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  Erick van Egeraat,
Judit Z. Halmágyi,
János Tiba and Eszter Bódi
Erick van Egeraat:
The way to survive and a way to make your life good, is to do those things good which you think you gonna do good. After now twenty-four years of working I think I am getting quite at a good place. I like the work the way I do it. I think I do it in a sincere way, and hopefully with what I do I contribute to other people's lifes in a positive way. The world which I live in is a very fast world. It's a world which is about being different people at the same time in very short period of a week, I have to change my role, my attitude, my language continuously. The world I live in is a world which is very friendly, attractive, nice, but is also tough, very rude, unpolite. And I think that exactly this multitute of sites of life makes it very attractive to me.

I see my partner every day which is very-very important for me; I don't see my children every day, which is not so nice, unfortunately. The oldest is fourteen, and then there is two of twelve and one four. Let's say this part is both very-very challenging, very nice, I think the way I am able to relate with them is quite special, but of course if I really think what I would like then I would like to be more intense more longer. It is the same thing what I would like to with my things but I cannot want everything.

For instance I get to real work let's say practical work at 9 o'clock. I would continue until eight o'clock and then in the evening we would go for dinner and that dinner would definitely be dinner with people who I would like speak to businesswise. And only very rarely these are people who are strictly private related, friends or relatives. Yes, if I go on holiday, I go on holiday with people who are many-many times business related. That's the same what I just said: it makes it very attractive but it makes it also very demanding.

János Tiba:
I think life is becoming more and more enjoyable in Budapest. There are more and more people who appreciate quality. Lifestyle quality. Whether we talk about good restaurants or good buildings.

I am not the type of person who can separate private and business feelings in that sense. I think also in architecture is not strictly business related, we also have a lot to do with emotions.

What is very interesting that you can really adjust your mind quite clearly knowing that you are in an international environment your attitude, your behavior, even the judgment of your own values has to be set has to be different when being in Budapest or being in the countryside. In my own environment people are open, they are open to differences. Honestly I wouldn't need to be local, I can also be international at home. But it just feels better to be local.

Judit Z. Halmágyi:
Two children, yes, a daughter and a son, fourteen and twelve. I'm only taking care on the level of their freedom. To a bit would like to give a direction to help them to be themselves. It is not the time you are spending with the children is important so how long is, but how compressed is this, the value of this being together. I think it is truly in all over even here in the office, with the other staff, with the group, when we are focusing, we have those brainstormings, the intensity of minutes or hours are the most important.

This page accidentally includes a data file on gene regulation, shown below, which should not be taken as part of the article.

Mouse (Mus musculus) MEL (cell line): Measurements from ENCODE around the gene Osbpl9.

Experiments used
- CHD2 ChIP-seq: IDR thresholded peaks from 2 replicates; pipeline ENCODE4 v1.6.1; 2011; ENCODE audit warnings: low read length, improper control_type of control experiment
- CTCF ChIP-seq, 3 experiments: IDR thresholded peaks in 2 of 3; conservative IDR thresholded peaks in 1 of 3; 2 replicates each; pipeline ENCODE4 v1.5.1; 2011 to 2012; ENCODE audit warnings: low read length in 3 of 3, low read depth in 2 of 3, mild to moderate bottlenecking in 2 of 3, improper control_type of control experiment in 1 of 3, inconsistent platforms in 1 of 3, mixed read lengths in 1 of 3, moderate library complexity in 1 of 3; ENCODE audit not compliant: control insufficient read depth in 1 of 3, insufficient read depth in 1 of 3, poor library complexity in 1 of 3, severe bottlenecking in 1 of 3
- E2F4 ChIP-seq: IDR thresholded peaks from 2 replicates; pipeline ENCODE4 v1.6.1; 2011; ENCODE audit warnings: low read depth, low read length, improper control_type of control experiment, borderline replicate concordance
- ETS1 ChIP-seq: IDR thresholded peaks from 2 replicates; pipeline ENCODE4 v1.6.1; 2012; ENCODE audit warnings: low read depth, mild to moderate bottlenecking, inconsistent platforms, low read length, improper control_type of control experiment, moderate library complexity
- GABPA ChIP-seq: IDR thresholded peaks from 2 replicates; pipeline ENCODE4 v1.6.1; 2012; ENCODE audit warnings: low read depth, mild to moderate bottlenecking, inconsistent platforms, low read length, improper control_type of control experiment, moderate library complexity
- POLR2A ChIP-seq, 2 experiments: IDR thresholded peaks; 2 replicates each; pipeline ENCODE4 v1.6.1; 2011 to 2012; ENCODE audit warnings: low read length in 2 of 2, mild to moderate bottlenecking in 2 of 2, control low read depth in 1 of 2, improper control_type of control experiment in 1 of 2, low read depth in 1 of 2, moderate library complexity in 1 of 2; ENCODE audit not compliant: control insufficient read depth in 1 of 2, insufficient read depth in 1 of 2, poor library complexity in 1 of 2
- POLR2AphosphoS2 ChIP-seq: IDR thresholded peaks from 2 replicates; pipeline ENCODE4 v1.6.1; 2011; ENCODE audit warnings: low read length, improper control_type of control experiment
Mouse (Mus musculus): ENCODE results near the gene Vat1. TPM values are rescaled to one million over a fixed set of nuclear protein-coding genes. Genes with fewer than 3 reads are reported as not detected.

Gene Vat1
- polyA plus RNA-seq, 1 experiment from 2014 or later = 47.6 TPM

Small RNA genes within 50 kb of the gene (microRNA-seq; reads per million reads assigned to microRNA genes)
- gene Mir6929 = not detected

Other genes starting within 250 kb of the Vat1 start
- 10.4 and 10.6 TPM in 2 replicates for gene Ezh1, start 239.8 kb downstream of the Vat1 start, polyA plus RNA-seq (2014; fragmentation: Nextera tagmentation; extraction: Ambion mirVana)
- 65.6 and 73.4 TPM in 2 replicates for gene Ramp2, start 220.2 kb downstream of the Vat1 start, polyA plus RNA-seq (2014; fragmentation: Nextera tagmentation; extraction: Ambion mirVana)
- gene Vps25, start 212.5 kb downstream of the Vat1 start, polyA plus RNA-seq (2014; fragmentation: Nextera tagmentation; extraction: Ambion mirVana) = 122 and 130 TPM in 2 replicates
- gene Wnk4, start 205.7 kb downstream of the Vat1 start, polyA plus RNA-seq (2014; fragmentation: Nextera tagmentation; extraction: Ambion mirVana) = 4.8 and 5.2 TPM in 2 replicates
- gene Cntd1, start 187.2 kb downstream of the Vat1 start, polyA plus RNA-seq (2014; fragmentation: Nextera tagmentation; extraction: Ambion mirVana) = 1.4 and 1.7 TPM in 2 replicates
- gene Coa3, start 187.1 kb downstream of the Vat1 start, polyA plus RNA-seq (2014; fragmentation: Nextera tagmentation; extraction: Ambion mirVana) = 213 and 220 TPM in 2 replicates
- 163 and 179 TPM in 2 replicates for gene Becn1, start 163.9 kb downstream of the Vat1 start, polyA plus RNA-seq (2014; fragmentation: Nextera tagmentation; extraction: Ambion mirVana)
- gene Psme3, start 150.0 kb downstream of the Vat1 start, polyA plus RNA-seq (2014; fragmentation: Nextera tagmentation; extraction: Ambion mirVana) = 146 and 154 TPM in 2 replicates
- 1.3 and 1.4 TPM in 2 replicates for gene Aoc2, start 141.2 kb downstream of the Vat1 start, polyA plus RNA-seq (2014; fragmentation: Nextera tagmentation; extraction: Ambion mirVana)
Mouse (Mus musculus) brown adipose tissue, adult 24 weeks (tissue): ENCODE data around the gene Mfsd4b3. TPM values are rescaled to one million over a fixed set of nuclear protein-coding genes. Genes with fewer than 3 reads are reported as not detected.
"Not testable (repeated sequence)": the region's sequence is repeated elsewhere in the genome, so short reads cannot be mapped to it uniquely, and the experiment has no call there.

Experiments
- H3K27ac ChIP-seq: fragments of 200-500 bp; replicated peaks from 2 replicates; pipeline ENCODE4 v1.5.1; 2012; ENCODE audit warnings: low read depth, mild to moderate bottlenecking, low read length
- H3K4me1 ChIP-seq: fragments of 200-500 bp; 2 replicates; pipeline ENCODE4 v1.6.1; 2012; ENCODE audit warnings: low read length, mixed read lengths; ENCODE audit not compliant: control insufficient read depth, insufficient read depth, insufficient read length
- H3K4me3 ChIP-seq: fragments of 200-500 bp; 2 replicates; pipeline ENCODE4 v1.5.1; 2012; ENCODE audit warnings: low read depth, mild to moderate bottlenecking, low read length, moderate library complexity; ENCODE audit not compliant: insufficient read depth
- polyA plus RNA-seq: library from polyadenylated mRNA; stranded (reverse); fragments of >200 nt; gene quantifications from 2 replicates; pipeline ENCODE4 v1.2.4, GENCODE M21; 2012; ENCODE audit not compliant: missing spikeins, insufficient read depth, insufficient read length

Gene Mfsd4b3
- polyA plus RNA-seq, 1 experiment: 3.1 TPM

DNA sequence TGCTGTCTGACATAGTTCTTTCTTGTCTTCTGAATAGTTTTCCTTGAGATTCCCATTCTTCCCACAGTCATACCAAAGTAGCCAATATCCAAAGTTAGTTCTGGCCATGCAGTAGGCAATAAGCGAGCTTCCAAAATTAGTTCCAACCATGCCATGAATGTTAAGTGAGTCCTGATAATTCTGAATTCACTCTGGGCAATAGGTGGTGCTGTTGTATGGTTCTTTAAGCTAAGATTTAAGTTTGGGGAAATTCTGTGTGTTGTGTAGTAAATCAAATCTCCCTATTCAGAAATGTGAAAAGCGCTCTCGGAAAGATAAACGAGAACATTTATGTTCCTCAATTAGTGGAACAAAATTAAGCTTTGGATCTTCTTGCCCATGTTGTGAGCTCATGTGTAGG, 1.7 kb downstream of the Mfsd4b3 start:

We all know that the country suffered a lot and we have a lot of hurted part in the way of thinking, mind, spiritual forces and so on. I have been fighting for fourteen years or fifteen years from now. We would like to change a bit the mind here in that country.

It is likely we can change the visual sensibility of the Hungarian social life and a bit open the minds. We have insisted not to give up a certain level, our way of approaches, analysis, and visual quality; this let's say second war in my life, so it's succeed. That is why I am really so happy.

Eszter Bódi:
Development is a very serious business, a lot of money is involved and of course there are very strict rules set between the client and the architect and you have to comply with these rules which means that you have to know what happens if you take a certain decision financialwise. Because the money is involved in the process.

ING Central Office Building
Budapest VI., Dózsa György út
Planner: EEA Budapest Erick van Egeraat associated architects

The new, stringy-bony creature was built next to a typical modernist building. The old and legendary Trade Union Headquarters (1949), reconstructed partly (without the meeting hall) in 2002 according to Erick van Egeraat's plan, was often the scene of the autocratic communist party's congresses. The archetype of the new building next door is the wrapped Reichstag in Berlin, á la Christo. It is quite a large mass with a wing reaching far into the courtyard. The office space totals 25,000 square meters. Its main façade, longer that that of its "pair", purposefully falls into three parts to avoid monotony and to adapt to the scale of urban villas in the neighbouring district. The distorted, multi-linear, stone-glass-metal composition with tall, narrow windows is tied up with chromed ribbons in a seemingly ad-hoc fashion. There are lights hidden in the ribbons that draw the observer's attention in the evenings with their mysterious glow. A bit of the façade turns around the corners and even onto the ceiling of the bank's glass portal on the left hand side. There was no more wrapping left for the courtyard wing, only the walls are distorted there: mortared masses slide here and there and windows of various sizes jump up and down.

 

 

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